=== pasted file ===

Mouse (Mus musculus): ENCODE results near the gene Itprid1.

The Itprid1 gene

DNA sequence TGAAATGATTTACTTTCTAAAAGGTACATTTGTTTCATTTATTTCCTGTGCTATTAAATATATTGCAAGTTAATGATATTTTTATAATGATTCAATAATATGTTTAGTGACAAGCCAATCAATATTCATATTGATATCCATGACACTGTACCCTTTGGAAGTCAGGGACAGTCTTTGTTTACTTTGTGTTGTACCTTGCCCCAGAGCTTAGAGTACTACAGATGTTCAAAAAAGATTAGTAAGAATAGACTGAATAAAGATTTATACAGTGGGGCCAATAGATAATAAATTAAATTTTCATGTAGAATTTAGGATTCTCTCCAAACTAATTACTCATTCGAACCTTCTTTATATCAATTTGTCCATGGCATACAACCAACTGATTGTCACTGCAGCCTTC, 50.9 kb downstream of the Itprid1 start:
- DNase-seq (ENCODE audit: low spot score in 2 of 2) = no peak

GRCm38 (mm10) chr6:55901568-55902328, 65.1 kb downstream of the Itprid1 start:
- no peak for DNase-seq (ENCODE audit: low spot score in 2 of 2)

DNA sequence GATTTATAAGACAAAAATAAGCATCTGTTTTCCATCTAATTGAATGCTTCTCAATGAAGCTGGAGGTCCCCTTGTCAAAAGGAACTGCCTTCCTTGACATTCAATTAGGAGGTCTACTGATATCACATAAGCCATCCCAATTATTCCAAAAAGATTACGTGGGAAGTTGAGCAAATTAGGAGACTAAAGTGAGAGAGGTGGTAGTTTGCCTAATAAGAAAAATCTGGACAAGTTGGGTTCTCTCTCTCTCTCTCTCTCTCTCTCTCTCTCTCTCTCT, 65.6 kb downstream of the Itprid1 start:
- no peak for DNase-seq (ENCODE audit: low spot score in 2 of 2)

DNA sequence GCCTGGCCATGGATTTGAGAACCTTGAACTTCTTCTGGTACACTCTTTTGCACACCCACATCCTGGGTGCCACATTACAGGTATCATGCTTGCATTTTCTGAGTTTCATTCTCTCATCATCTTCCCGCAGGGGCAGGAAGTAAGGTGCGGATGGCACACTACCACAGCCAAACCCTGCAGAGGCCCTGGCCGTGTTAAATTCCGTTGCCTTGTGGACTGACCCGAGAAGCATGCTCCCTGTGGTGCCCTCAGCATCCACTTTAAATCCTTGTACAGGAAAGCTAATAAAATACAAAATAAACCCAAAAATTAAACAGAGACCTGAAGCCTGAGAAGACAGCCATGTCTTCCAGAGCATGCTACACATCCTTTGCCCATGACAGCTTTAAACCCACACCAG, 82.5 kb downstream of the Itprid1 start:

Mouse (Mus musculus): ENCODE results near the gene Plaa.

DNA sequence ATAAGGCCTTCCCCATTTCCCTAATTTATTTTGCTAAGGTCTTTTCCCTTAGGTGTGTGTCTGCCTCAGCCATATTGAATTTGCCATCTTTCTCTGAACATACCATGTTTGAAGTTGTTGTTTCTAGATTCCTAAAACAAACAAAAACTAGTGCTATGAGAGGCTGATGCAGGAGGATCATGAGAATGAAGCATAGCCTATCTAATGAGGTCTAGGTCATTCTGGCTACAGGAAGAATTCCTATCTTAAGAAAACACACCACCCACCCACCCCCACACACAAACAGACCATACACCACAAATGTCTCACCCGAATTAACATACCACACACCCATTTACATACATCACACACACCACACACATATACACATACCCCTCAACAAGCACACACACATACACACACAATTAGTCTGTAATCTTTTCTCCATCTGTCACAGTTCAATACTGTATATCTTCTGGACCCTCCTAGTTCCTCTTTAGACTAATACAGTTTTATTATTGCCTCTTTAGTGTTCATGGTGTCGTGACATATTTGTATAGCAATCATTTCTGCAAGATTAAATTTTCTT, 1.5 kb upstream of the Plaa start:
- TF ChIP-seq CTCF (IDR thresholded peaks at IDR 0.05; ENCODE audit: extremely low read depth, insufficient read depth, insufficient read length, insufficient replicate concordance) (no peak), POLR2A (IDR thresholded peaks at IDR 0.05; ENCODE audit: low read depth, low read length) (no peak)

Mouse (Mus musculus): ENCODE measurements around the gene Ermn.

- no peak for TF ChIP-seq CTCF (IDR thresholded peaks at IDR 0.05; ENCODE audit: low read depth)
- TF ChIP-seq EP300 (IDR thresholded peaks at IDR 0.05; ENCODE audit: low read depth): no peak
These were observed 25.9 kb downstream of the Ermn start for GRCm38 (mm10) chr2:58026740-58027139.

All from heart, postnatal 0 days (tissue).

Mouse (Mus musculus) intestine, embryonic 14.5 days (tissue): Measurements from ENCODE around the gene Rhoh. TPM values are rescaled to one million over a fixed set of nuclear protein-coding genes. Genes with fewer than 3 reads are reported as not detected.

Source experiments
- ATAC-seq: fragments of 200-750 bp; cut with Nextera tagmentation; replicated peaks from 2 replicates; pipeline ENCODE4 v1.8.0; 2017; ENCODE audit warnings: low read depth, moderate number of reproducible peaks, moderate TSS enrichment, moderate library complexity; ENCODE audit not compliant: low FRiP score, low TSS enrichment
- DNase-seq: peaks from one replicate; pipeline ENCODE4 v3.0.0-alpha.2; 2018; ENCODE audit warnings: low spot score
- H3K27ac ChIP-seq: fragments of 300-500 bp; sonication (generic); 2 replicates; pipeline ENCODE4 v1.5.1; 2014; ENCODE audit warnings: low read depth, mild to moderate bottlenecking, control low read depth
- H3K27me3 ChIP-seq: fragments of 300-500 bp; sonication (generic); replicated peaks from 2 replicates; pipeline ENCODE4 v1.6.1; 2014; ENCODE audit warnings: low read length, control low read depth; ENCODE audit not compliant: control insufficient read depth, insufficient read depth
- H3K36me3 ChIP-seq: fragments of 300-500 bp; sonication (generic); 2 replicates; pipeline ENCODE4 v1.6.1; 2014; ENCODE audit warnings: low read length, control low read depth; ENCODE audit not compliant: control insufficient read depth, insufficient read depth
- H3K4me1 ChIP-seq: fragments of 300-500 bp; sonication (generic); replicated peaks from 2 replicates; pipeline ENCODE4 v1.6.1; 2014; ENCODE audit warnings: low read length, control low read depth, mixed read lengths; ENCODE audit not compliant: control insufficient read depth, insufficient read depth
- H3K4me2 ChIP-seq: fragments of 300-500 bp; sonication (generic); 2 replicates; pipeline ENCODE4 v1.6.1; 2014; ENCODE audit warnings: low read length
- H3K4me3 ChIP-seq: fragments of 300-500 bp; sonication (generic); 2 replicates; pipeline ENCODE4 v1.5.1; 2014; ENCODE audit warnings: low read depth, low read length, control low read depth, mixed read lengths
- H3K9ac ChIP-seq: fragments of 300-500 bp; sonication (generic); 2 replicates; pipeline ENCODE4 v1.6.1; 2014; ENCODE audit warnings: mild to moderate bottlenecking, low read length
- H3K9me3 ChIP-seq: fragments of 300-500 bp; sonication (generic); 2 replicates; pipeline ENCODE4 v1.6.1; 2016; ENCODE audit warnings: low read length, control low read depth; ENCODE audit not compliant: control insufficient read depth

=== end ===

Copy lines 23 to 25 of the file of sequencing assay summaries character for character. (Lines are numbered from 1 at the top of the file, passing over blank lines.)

- H3K27me3 ChIP-seq: fragments of 300-500 bp; sonication (generic); replicated peaks from 2 replicates; pipeline ENCODE4 v1.6.1; 2014; ENCODE audit warnings: low read length, control low read depth; ENCODE audit not compliant: control insufficient read depth, insufficient read depth
- H3K36me3 ChIP-seq: fragments of 300-500 bp; sonication (generic); 2 replicates; pipeline ENCODE4 v1.6.1; 2014; ENCODE audit warnings: low read length, control low read depth; ENCODE audit not compliant: control insufficient read depth, insufficient read depth
- H3K4me1 ChIP-seq: fragments of 300-500 bp; sonication (generic); replicated peaks from 2 replicates; pipeline ENCODE4 v1.6.1; 2014; ENCODE audit warnings: low read length, control low read depth, mixed read lengths; ENCODE audit not compliant: control insufficient read depth, insufficient read depth